occurred in April 1912, the Aquitania was under construction, and
so additional lifeboats could be put in place before the ship entered service
– an advantage she had before ships like Olympic and Mauretania.
21st, 1913 the new companion to the Lusitania and Mauretania
was launched and christened Aquitania. Cunard followed their tradition
in having their ships named after Roman provinces, and the Aquitania’s
name came from and area in today’s southwest France. After the launch,
the fitting out could commence. The work took some thirteen months, and
on May 29th, 1914 the Aquitania entered service as she
was pulled out from the Liverpool docks. The event was darkened somewhat
since Canadian Pacific Line’s Empress of Ireland had sunk in Canada
with a heavy loss of life.
Aquitania’s passengers, the thrilling thing about the ship was not
her speed. The Lusitania and Mauretania were able to cross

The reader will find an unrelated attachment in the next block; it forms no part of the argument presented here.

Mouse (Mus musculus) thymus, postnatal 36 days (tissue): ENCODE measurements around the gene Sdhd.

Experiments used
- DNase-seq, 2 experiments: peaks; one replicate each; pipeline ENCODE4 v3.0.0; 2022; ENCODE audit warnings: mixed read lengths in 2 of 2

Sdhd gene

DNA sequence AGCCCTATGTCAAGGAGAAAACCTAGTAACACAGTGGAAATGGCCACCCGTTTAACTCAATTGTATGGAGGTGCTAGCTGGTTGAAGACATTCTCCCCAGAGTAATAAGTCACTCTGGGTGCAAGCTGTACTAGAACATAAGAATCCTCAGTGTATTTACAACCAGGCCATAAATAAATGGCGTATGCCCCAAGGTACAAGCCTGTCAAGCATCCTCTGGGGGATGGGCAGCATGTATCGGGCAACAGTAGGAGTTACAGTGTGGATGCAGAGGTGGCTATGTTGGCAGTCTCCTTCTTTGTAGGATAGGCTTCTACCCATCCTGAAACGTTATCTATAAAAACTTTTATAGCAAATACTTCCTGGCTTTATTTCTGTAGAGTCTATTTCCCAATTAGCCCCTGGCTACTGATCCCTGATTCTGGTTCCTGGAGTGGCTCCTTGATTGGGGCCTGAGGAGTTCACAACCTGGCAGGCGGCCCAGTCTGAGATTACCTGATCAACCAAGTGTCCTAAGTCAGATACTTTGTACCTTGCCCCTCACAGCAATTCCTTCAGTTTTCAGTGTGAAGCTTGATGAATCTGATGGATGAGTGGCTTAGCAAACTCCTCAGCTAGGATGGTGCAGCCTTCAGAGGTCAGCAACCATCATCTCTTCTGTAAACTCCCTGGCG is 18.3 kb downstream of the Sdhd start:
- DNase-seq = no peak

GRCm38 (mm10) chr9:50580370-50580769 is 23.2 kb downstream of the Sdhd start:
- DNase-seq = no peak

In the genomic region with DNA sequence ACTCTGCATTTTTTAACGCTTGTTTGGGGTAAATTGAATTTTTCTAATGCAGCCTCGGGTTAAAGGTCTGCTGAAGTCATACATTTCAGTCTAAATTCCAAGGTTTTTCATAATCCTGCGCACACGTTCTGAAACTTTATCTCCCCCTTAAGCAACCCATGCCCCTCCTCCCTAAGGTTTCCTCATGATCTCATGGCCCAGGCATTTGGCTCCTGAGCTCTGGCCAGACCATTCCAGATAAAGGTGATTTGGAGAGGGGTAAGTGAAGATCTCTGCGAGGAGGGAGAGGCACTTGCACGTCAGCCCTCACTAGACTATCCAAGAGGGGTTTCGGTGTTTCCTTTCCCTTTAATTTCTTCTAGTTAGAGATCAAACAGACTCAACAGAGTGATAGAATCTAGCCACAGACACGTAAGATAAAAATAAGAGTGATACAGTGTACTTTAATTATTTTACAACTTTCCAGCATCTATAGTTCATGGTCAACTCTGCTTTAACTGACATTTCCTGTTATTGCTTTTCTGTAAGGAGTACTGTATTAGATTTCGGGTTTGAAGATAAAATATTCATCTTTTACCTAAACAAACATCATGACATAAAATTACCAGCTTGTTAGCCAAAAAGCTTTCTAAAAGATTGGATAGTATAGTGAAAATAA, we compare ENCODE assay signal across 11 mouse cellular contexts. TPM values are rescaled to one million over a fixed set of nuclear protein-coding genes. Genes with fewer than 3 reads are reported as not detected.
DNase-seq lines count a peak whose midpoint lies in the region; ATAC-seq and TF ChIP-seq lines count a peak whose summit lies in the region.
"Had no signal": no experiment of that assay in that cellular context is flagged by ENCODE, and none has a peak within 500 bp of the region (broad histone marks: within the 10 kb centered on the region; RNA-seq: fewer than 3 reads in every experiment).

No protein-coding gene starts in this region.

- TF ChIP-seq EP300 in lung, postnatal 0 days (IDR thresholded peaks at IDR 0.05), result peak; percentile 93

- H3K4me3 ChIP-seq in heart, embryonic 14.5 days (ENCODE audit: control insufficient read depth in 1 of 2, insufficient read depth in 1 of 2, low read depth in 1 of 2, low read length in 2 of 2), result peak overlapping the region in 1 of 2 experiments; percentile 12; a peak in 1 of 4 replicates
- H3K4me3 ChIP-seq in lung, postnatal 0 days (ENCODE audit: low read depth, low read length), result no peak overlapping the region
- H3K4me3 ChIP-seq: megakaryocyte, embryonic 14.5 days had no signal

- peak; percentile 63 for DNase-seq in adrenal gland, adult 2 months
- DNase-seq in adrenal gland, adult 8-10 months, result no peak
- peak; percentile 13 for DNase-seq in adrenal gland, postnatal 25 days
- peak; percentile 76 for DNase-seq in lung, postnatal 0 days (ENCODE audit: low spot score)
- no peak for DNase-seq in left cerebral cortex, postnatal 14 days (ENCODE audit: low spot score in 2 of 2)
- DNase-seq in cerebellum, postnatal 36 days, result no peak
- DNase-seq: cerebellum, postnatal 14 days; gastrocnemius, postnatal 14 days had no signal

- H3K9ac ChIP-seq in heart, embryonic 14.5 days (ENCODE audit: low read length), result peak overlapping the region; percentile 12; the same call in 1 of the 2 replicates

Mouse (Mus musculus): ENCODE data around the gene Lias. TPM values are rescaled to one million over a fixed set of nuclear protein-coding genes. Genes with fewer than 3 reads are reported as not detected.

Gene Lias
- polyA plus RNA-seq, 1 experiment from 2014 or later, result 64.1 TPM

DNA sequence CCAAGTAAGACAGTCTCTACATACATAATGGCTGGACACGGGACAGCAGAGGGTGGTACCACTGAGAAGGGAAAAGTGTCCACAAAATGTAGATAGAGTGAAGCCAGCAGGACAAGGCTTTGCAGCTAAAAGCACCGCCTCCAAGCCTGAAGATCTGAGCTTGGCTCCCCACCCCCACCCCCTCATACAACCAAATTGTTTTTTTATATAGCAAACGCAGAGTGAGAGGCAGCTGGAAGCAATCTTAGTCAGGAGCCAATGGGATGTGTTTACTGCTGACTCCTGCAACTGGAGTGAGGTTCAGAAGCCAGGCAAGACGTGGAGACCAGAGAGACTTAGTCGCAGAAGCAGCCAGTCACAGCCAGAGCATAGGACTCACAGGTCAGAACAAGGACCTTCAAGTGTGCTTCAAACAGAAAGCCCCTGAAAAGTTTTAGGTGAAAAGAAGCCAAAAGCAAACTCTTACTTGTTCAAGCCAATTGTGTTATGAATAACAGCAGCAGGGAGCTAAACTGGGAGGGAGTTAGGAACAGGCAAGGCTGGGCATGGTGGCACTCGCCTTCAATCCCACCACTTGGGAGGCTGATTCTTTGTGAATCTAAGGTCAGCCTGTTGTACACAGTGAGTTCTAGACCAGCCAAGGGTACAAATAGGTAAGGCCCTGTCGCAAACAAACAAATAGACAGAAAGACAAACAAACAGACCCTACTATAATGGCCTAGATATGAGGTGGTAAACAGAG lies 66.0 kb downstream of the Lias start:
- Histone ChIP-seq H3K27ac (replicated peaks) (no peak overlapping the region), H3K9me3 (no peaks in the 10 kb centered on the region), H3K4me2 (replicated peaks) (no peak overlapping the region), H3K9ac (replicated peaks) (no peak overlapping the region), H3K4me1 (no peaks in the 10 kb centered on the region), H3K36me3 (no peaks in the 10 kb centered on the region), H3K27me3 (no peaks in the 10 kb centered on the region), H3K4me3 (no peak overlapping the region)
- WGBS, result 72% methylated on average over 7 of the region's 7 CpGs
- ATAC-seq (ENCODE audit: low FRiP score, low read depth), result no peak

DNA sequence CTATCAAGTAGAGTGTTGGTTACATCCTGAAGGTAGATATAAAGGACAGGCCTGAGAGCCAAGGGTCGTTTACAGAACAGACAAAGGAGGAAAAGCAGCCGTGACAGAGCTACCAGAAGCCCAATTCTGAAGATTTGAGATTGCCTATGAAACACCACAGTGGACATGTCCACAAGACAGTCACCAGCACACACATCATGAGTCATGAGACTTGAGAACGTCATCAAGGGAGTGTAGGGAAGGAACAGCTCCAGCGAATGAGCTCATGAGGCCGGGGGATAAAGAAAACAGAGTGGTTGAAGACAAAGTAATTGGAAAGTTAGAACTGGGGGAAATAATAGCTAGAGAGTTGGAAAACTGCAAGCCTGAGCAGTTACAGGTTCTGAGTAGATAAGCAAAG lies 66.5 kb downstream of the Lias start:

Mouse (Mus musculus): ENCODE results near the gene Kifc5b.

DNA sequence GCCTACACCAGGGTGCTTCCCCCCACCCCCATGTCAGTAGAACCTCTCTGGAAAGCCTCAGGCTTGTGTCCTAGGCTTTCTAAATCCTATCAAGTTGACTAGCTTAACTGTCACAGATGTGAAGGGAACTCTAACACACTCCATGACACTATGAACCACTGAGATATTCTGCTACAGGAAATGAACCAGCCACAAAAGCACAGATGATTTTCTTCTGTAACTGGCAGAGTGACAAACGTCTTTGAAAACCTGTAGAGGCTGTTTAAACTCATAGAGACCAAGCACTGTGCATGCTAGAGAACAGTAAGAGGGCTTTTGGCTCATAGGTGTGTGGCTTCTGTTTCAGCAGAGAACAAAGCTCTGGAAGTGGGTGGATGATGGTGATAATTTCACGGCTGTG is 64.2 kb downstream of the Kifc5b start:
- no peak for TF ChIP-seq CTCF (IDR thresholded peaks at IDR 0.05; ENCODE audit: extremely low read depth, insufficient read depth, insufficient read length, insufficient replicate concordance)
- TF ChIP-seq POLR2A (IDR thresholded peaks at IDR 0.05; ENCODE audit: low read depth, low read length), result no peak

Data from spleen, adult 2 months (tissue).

the Atlantic with an average speed of approximately 25-26 knots, but the
third of the trio would have a limited power for 23 knots. Except for her
size – the largest Cunard-built liner until the arrival of the Queen
Mary – the most thrilling thing about her was
her marvellous interiors. Where
her running mates concentrated in speed, Aquitania focused on luxurious
passenger areas. The columned Palladian lounge rose through two decks as
well the Louis XVI-style first class dining room, the large smoking rooms
appearance had been copied from the Royal Naval College in London, creating
that shore side feeling that ship designers wanted to put on ships prior
to the great change that came in 1927 with the Île de France. These
fantastic interiors earned the Aquitania the nickname ‘Ship Beautiful’.
great Aquitania on her sea trials.
refers to the Aquitania’s exteriors as exceptionally well made and
pleasing to the eye as well, but the author of this article agrees with
John Maxtone-Graham when he compares the Aquitania with the Olympic:
‘Both Olympic and Aquitania had nine passenger decks but